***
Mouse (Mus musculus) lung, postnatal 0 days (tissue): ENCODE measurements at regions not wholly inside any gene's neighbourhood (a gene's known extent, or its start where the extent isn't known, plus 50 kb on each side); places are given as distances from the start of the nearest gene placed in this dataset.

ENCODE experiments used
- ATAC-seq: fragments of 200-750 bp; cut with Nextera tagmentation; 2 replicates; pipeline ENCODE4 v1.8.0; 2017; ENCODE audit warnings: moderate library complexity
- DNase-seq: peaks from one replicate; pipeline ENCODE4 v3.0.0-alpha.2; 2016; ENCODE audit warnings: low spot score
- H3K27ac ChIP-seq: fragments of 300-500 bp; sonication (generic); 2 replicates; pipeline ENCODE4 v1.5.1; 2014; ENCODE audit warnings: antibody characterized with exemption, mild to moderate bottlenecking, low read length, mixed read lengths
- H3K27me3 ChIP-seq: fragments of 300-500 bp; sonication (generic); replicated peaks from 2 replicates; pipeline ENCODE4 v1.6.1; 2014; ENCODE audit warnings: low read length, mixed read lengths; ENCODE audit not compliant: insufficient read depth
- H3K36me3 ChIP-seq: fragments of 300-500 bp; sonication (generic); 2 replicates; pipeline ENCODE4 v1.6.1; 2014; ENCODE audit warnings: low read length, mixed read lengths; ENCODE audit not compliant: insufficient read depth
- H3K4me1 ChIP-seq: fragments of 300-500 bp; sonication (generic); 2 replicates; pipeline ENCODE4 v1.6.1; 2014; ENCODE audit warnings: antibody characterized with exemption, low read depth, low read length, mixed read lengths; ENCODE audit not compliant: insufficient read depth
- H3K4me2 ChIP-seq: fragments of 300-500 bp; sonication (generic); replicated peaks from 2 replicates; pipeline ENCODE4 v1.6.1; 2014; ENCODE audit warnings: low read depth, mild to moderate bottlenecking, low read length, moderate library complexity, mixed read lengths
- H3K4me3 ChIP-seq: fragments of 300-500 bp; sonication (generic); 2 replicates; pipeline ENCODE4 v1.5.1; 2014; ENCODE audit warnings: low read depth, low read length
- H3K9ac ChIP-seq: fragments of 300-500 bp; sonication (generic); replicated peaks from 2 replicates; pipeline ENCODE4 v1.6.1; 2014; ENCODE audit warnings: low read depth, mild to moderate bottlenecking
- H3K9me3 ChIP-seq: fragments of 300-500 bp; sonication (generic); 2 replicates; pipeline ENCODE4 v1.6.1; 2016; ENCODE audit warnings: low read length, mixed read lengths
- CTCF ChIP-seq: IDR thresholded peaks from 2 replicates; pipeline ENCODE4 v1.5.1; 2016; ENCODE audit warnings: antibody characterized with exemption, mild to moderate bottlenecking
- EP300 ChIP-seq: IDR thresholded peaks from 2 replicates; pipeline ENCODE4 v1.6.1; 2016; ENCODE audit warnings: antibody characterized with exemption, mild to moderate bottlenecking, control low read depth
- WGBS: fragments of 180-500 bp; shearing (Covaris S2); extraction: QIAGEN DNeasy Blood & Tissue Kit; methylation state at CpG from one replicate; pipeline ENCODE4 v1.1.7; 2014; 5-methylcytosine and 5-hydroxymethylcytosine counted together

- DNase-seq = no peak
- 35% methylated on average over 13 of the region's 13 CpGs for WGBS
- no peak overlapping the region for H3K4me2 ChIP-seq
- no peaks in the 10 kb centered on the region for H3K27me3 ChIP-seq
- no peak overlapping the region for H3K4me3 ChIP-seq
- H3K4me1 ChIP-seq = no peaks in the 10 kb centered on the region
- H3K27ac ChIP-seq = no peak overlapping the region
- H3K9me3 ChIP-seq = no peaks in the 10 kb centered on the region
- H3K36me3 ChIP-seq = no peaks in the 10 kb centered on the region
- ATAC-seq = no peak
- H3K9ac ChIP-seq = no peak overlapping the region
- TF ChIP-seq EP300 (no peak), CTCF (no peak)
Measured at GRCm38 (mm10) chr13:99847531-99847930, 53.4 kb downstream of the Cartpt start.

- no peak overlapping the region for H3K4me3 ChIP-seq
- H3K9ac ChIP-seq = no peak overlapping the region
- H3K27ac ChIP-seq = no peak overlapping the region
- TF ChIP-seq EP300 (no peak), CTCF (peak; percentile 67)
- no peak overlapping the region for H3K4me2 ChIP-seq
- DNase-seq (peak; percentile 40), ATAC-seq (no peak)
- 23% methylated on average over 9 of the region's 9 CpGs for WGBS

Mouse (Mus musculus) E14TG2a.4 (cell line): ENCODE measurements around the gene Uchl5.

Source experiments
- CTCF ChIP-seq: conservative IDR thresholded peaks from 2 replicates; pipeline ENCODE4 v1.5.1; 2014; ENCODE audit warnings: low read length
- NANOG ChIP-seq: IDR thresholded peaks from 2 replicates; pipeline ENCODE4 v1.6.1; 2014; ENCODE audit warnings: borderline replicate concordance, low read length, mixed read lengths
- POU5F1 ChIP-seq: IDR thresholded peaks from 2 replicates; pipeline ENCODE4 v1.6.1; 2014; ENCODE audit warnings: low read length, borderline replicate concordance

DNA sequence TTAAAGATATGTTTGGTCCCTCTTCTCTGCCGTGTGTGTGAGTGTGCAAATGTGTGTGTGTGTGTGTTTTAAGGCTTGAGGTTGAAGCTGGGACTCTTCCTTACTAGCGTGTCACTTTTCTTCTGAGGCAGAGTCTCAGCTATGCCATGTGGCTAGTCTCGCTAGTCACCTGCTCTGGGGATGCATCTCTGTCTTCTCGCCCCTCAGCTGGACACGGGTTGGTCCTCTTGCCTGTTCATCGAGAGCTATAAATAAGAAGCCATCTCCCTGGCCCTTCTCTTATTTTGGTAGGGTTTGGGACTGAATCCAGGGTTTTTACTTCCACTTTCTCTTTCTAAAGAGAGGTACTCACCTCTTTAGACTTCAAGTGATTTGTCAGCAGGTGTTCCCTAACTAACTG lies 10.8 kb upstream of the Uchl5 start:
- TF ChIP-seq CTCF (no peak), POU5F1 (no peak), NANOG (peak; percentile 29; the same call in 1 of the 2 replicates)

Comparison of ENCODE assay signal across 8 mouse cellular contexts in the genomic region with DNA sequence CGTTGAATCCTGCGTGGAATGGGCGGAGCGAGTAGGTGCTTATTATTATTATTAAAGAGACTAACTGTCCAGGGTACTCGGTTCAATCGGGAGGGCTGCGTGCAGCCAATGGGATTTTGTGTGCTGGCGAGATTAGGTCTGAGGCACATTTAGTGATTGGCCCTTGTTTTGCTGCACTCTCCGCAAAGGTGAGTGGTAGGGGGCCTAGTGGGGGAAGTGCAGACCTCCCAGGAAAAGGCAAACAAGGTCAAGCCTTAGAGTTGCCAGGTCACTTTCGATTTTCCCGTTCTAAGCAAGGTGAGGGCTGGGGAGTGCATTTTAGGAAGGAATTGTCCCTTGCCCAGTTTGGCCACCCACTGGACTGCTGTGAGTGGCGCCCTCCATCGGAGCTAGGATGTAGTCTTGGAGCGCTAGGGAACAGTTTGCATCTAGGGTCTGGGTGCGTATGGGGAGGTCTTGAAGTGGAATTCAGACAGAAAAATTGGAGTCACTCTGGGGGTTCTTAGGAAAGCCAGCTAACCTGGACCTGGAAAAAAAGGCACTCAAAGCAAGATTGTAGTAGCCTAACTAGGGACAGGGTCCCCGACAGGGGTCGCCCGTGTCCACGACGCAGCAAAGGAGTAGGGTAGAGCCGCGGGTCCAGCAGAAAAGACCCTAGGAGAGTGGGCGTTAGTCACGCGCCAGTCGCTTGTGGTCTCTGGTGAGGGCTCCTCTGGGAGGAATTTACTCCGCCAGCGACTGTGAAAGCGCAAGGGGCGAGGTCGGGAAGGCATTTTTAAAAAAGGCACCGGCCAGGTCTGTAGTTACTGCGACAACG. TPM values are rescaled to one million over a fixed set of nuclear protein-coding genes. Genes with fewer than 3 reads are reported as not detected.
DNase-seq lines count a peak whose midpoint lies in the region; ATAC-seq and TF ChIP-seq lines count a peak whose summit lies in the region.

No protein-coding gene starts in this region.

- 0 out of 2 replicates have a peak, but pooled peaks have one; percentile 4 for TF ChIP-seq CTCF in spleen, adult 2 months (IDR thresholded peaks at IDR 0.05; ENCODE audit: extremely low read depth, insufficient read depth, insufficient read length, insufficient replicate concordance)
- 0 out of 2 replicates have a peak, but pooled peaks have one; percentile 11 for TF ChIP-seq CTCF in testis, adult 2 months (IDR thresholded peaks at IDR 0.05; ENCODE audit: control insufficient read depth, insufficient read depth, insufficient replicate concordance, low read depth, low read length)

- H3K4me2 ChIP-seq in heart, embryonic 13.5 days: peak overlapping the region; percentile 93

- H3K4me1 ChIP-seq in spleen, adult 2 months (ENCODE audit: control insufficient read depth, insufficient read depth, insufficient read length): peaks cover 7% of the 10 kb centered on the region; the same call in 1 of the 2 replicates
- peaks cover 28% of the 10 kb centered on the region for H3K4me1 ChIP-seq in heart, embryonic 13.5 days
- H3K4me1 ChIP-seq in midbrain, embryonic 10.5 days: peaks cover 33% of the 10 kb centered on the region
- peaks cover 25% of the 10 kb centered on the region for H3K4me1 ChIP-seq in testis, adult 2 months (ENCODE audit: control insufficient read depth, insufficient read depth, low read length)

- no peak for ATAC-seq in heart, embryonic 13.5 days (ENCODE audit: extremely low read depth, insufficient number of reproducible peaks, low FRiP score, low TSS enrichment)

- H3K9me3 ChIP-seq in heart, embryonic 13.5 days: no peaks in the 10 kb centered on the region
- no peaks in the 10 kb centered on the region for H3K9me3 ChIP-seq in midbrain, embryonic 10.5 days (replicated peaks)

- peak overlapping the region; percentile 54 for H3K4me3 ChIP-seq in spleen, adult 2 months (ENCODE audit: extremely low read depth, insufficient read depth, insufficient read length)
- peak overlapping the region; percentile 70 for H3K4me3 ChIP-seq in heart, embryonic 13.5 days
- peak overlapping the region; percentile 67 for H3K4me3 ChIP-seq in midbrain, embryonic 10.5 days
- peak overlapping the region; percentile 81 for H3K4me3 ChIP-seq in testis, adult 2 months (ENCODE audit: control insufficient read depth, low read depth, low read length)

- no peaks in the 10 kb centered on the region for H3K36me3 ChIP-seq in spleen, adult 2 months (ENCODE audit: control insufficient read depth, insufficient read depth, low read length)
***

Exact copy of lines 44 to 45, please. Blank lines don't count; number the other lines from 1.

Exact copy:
DNase-seq lines count a peak whose midpoint lies in the region; ATAC-seq and TF ChIP-seq lines count a peak whose summit lies in the region.

No protein-coding gene starts in this region.